When interest rates decline, borrowers whose houses have appreciated significantly refinance out of FHA, while those whose houses have not do not. We provide evidence of the negative impact of regular (nonstreamline) refinancing in the mid-1980s on the average quality of FHA's surviving business. We demonstrate this adverse selection both informally and econometrically. We also argue that the sharp reduction in the cost of streamline refinancing (limited documentation, no required appraisal, and so on) in FHA's streamline refinance program in 1992 likely reduced the level of adverse selection in the FHA portfolio during the 1993 to 1994 refinancing boom, and we provide quantitative estimates of the resultant reduction in claim rates. While this reduction in cost almost certainly increased the financial viability of FHA during the middle 1990s, it may not in the long run.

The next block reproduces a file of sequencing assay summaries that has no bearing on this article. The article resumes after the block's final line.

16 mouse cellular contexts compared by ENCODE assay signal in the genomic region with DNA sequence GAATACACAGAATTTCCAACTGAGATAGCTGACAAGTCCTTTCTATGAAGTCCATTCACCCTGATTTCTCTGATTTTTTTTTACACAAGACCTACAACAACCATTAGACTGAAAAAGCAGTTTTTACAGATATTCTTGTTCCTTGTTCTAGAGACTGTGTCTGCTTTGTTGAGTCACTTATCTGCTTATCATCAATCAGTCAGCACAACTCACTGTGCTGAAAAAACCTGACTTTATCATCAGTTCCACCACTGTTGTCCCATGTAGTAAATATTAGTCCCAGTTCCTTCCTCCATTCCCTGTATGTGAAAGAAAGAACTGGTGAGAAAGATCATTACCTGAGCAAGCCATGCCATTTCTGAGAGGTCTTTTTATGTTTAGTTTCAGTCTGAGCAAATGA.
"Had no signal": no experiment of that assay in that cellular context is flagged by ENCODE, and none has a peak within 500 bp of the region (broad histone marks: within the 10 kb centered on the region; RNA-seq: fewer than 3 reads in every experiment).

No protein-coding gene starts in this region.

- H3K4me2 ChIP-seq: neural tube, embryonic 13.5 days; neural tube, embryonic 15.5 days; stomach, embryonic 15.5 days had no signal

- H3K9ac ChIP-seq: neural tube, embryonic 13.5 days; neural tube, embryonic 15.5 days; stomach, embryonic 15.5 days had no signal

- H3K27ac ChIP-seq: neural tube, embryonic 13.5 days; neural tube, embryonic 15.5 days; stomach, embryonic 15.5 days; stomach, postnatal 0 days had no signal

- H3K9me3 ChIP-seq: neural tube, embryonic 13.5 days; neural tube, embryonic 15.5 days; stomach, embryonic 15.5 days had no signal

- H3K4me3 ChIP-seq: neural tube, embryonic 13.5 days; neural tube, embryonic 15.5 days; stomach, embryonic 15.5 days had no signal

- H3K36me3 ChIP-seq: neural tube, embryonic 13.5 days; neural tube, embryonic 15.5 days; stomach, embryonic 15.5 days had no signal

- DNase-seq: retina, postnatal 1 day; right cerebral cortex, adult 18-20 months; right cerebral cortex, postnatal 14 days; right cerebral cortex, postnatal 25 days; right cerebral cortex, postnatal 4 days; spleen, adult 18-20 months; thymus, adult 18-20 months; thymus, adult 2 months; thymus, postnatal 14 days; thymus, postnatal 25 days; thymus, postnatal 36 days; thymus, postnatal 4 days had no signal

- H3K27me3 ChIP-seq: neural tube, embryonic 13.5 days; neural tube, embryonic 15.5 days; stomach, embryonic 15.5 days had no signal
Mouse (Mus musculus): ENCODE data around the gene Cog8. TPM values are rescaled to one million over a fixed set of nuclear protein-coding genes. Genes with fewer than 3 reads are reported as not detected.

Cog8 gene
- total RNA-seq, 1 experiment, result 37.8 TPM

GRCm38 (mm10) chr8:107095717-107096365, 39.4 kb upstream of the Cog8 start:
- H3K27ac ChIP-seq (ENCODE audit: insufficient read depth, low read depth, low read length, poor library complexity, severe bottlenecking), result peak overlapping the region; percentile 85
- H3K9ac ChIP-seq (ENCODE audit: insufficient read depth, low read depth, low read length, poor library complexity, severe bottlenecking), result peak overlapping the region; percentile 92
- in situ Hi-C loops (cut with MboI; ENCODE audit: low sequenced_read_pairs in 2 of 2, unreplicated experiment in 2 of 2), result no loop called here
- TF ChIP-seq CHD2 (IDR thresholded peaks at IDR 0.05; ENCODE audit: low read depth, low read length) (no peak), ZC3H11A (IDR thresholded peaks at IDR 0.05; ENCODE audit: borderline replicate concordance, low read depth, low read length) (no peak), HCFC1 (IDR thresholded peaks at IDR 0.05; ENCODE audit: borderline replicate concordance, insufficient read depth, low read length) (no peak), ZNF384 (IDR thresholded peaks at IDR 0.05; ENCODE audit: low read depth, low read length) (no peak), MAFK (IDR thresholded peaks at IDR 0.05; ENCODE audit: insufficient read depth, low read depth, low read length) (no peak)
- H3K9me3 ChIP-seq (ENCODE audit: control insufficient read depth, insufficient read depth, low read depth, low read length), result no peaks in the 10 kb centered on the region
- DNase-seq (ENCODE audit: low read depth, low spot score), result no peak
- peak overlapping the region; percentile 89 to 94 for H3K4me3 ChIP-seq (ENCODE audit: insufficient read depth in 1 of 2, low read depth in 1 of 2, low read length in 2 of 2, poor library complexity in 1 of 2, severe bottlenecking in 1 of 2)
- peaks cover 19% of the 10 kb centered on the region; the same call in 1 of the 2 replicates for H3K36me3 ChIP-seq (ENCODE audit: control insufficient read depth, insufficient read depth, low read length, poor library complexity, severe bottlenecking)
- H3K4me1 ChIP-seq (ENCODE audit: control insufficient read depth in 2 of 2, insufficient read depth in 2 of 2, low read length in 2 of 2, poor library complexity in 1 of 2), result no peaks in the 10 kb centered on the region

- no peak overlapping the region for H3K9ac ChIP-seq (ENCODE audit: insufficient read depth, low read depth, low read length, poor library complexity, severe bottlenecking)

The Journal of Real Estate Finance and Economics – Springer Journals
Published: Oct 16, 2004
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